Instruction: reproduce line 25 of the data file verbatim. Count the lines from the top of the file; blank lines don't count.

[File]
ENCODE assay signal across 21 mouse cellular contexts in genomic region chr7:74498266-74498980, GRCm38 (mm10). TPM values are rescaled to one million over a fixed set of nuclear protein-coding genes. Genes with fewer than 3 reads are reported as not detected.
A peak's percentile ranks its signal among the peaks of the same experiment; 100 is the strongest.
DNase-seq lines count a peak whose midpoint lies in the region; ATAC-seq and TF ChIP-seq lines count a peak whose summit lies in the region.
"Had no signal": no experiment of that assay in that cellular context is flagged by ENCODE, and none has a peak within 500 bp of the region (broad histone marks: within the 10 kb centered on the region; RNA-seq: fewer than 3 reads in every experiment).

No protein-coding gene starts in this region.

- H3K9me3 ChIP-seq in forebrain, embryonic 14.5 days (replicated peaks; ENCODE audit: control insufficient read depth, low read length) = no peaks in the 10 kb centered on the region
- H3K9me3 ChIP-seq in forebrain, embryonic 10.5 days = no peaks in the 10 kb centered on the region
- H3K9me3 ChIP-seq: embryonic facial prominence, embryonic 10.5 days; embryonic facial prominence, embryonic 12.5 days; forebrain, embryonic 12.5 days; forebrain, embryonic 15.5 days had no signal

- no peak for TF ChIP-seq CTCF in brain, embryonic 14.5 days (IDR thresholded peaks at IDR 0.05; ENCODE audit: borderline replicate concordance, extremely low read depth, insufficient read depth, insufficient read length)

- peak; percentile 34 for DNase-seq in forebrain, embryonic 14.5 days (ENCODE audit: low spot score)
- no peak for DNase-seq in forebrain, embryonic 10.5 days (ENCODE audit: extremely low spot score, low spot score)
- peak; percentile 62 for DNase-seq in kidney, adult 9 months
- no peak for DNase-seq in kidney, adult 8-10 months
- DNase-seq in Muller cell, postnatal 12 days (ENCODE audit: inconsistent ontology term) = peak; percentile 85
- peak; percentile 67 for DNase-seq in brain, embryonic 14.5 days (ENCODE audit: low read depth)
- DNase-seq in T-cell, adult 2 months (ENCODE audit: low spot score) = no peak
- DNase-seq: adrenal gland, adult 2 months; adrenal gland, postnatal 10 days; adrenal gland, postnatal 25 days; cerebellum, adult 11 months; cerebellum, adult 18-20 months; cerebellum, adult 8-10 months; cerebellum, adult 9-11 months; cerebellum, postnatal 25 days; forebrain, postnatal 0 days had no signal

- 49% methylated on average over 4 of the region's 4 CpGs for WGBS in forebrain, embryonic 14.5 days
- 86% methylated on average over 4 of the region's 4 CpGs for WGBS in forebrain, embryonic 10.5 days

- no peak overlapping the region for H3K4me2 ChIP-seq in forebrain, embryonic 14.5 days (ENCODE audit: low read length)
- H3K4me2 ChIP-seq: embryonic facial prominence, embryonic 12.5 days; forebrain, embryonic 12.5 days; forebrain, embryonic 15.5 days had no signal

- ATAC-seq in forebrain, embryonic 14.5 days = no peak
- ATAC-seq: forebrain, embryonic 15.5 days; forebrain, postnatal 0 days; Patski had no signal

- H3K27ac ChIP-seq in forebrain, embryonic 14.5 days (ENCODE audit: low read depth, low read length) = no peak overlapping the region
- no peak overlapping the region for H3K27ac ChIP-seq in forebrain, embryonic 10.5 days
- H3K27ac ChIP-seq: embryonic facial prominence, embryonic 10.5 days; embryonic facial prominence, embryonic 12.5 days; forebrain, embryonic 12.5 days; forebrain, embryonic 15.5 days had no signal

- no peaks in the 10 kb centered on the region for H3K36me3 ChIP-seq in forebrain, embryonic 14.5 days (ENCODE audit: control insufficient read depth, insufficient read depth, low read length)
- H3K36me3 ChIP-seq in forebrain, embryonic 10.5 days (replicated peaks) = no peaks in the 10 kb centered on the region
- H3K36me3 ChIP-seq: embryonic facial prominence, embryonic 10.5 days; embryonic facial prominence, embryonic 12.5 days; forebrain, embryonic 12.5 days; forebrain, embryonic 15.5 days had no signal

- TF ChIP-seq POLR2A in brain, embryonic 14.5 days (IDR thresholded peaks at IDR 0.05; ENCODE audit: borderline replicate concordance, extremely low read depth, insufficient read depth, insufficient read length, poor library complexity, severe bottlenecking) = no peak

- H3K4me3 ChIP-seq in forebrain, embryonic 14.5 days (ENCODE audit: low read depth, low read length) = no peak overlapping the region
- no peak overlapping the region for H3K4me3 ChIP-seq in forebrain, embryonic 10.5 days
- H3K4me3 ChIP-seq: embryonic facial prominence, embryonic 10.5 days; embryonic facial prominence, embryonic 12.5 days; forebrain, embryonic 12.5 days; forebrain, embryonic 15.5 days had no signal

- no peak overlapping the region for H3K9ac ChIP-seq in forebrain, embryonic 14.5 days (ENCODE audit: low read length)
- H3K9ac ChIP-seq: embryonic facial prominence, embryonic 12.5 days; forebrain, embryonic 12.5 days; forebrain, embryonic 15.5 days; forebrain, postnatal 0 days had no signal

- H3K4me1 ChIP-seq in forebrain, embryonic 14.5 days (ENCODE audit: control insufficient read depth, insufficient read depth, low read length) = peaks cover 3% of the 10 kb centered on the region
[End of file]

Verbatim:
- no peak overlapping the region for H3K27ac ChIP-seq in forebrain, embryonic 10.5 days